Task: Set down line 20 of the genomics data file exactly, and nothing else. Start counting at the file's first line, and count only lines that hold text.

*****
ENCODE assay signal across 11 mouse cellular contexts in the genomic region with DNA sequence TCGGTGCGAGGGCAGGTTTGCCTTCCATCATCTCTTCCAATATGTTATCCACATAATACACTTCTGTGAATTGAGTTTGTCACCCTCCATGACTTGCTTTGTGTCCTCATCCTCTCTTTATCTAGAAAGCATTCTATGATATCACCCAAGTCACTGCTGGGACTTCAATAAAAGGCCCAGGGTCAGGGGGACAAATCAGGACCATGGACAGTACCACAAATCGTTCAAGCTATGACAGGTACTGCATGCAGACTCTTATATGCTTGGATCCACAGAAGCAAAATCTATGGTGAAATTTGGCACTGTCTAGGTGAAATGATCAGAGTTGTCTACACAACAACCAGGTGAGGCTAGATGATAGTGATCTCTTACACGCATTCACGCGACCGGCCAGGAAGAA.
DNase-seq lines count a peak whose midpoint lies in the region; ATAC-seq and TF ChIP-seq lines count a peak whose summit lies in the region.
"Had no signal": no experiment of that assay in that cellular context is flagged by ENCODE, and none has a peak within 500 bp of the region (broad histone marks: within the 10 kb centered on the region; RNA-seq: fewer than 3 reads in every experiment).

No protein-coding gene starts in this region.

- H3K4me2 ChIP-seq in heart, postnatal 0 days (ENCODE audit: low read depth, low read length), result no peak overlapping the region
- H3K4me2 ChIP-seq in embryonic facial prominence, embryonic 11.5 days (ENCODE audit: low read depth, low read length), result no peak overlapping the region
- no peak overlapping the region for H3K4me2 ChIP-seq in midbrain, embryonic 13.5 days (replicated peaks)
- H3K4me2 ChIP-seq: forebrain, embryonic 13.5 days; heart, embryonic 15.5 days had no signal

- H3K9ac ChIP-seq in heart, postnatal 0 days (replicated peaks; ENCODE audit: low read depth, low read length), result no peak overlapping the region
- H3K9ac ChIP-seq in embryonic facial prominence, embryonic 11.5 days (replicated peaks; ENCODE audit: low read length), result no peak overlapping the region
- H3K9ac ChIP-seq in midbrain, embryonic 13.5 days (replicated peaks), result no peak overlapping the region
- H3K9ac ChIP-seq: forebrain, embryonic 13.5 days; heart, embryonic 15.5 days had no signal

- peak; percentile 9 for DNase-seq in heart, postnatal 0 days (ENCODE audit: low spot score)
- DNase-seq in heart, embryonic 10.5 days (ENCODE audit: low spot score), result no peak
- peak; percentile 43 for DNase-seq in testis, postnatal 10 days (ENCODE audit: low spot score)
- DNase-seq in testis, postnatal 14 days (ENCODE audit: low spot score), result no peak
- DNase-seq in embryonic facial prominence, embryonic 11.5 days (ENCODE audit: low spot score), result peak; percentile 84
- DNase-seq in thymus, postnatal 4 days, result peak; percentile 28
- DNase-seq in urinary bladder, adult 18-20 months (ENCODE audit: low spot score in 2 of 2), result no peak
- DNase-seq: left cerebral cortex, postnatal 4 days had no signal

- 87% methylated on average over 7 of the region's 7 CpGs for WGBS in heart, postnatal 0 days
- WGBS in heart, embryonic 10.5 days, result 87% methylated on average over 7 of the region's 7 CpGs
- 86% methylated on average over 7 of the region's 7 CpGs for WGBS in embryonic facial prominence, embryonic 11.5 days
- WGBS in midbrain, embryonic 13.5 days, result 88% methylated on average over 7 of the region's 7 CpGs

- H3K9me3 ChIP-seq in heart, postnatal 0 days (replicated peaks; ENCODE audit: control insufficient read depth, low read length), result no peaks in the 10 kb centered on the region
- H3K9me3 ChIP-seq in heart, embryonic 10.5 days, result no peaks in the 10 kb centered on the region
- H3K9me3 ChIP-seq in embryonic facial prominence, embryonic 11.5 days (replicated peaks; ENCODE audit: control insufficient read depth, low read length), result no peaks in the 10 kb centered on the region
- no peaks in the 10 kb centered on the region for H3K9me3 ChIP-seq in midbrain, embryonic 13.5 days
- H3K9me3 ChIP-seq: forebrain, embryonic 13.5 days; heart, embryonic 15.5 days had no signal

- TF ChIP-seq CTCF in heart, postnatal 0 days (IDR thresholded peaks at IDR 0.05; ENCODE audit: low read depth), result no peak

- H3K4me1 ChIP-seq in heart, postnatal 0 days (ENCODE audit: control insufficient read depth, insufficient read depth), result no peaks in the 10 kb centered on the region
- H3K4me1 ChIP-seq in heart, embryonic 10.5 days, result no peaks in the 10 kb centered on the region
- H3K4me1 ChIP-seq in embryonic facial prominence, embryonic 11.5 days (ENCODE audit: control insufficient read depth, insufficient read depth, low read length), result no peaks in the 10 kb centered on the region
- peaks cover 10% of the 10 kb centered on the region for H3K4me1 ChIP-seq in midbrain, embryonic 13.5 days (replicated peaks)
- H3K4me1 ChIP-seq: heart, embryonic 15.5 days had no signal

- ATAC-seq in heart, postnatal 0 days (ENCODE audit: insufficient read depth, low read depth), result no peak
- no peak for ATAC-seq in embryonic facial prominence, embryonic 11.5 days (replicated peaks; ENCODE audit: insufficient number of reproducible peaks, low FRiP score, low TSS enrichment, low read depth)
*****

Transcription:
- DNase-seq: left cerebral cortex, postnatal 4 days had no signal